But what if Glick is the one that gets both the numbers and the presumed Palestinian response wrong? She is no expert on demographic trends, and the best that can be said about her case is that she raises reasonable questions on the validity of the currently accepted numerical claims. She argues (as does Tom Wilson in Commentary) that the numbers are a propaganda tool at the hands of the two-staters – and there's reason to suspect that this is indeed the case. But is she not guilty of the same misdeed? Is it just a coincidence that all those who claim there are less Palestinians than people think are also the proponents of a greater Israel and opponents of the peace process?
Moreover, there is something pedantic yet useless about this insistence on getting the numbers right. For the sake of argument, let us assume that Glick's numbers are more accurate than other assessments. Let's assume that the Palestinians would only be a third of the Israeli population if Israel annexes the West bank. Does that make such huge difference? Would that make Israelis want the Palestinian population of the West Bank to gain full Israeli citizenship?
A third – that's quite a minority. A third that is not going to easily melt into the majority culture. A third that is, in many ways, in opposition to the state in which it resides and votes. A third that is economically behind – a drag on Israel's economy for sure. A third that can comprise a sizable voting bloc. Glick addresses some of these concerns but, to put it mildly, not as convincingly as she might think. There are much too many assumptions that are based on, well, her "studies of the Palestinian" population.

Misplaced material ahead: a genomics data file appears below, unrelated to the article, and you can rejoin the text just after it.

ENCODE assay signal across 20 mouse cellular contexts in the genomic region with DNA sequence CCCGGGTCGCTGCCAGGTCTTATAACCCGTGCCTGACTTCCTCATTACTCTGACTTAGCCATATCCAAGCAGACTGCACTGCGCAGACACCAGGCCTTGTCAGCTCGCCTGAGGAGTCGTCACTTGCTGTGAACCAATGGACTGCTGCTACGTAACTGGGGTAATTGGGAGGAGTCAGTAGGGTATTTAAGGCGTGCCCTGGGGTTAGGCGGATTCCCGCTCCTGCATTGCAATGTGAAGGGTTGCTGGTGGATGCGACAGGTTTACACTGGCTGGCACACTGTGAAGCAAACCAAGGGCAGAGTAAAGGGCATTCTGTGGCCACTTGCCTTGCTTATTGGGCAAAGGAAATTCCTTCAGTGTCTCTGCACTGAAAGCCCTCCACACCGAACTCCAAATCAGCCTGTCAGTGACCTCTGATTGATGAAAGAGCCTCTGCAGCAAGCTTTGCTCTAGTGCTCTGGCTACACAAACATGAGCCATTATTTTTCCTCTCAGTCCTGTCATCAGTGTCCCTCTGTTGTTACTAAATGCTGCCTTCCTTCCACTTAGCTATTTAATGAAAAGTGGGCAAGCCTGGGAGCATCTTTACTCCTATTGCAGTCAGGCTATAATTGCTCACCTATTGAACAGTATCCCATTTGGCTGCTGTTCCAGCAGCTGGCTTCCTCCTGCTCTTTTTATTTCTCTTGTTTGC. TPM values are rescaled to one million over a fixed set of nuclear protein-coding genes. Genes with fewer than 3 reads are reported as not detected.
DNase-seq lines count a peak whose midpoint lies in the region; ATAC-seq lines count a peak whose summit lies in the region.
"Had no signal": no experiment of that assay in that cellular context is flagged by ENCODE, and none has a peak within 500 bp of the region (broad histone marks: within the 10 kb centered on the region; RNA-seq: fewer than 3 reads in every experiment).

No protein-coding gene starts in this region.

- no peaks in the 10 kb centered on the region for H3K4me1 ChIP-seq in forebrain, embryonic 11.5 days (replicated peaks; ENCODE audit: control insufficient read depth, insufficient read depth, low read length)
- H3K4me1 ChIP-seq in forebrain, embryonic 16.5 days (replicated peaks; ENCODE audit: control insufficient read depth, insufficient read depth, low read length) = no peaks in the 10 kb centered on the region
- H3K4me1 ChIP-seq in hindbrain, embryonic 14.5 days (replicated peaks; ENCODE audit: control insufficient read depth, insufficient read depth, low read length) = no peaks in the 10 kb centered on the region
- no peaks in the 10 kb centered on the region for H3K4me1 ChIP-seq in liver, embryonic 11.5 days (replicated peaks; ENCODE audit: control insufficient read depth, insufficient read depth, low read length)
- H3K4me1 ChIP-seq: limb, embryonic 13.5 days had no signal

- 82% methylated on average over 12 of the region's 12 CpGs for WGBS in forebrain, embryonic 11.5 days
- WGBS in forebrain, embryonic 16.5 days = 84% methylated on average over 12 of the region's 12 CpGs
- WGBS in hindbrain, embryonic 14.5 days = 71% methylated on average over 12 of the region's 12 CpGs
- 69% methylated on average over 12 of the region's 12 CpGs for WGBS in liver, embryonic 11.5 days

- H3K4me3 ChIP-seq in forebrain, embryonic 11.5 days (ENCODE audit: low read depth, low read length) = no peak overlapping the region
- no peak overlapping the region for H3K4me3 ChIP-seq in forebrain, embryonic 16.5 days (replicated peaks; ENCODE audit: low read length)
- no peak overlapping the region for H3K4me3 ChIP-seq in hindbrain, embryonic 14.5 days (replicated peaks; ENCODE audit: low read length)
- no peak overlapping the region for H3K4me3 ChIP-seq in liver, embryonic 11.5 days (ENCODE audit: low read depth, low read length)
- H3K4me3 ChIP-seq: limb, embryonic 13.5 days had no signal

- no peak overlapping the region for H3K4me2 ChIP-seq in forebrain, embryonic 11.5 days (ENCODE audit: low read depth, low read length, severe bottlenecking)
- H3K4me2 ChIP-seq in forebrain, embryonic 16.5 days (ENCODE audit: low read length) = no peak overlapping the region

So to agree with Glick you'd have to accept her demographic case – against the many counter assessments that still exist. And you'd have to make a leap of faith and believe that an annexed Palestinian population is not going to completely change Israel and make it much less appealing to its current citizens.
And you'd have to also find an answer to a question that Glick doesn't quite address: what is the reason for the dogged perseverance of the two-state-solution? She rightly points out that the two-state-solution has reached a religious-like status with believers who are unwilling to acknowledge its perpetual failure to provide for a solution for Israel and the Palestinians. And she makes a reasonable claim: maybe the two-state-solution has failed because it is not a good solution. But a counter claim can also be made: the two-state-solution has been persistently promoted for so many years – disregarding all the failures that Glick, also religiously, documents – not because it is a good solution. It has been promoted because a better one has not yet been found. Not up until Glick's book – and, I suspect, not after it.